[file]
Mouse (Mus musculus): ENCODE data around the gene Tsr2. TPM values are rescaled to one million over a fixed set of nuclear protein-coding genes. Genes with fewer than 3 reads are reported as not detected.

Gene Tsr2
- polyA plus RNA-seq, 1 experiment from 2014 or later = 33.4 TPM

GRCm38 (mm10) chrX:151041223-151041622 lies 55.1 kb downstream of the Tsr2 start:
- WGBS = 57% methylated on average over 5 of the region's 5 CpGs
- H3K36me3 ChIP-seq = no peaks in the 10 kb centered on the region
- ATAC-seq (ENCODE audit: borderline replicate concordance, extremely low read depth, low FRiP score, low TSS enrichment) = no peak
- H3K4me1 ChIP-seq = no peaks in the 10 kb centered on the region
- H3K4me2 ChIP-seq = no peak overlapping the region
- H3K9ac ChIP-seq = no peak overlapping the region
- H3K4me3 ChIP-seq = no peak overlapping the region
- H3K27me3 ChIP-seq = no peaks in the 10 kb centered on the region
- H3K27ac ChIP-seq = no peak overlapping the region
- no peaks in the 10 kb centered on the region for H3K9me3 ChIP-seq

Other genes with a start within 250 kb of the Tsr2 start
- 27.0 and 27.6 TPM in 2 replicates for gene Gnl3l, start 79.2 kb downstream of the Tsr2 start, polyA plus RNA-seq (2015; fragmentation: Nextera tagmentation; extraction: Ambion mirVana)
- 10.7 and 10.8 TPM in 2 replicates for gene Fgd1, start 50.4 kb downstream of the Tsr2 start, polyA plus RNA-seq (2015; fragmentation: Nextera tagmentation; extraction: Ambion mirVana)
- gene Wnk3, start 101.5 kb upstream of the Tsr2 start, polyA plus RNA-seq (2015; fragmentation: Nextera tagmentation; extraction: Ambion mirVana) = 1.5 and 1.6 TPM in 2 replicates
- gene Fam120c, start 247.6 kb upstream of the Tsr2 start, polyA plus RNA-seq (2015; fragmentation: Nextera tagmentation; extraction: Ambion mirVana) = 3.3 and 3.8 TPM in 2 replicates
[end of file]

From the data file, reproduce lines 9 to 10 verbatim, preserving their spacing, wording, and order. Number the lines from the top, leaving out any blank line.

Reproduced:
- H3K4me2 ChIP-seq = no peak overlapping the region
- H3K9ac ChIP-seq = no peak overlapping the region